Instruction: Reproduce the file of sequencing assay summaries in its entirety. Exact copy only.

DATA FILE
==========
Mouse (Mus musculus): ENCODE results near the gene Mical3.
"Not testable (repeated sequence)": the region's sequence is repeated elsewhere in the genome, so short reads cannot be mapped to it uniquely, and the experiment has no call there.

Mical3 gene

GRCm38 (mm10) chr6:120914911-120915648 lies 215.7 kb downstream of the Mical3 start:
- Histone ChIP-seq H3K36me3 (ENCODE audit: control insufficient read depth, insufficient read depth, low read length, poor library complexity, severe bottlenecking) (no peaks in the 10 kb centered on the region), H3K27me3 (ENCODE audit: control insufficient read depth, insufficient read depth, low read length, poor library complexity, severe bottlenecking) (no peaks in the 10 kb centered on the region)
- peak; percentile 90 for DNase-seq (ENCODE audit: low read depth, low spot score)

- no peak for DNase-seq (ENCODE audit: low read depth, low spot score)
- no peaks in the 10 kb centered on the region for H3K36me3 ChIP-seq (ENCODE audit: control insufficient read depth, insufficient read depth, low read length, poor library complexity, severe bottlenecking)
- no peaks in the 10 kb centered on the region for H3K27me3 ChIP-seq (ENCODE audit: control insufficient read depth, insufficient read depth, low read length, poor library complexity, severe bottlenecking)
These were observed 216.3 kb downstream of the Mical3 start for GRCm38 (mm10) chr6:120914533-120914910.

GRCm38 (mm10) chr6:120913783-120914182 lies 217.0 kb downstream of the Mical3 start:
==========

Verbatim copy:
Mouse (Mus musculus): ENCODE results near the gene Mical3.
"Not testable (repeated sequence)": the region's sequence is repeated elsewhere in the genome, so short reads cannot be mapped to it uniquely, and the experiment has no call there.

Mical3 gene

GRCm38 (mm10) chr6:120914911-120915648 lies 215.7 kb downstream of the Mical3 start:
- Histone ChIP-seq H3K36me3 (ENCODE audit: control insufficient read depth, insufficient read depth, low read length, poor library complexity, severe bottlenecking) (no peaks in the 10 kb centered on the region), H3K27me3 (ENCODE audit: control insufficient read depth, insufficient read depth, low read length, poor library complexity, severe bottlenecking) (no peaks in the 10 kb centered on the region)
- peak; percentile 90 for DNase-seq (ENCODE audit: low read depth, low spot score)

- no peak for DNase-seq (ENCODE audit: low read depth, low spot score)
- no peaks in the 10 kb centered on the region for H3K36me3 ChIP-seq (ENCODE audit: control insufficient read depth, insufficient read depth, low read length, poor library complexity, severe bottlenecking)
- no peaks in the 10 kb centered on the region for H3K27me3 ChIP-seq (ENCODE audit: control insufficient read depth, insufficient read depth, low read length, poor library complexity, severe bottlenecking)
These were observed 216.3 kb downstream of the Mical3 start for GRCm38 (mm10) chr6:120914533-120914910.

GRCm38 (mm10) chr6:120913783-120914182 lies 217.0 kb downstream of the Mical3 start: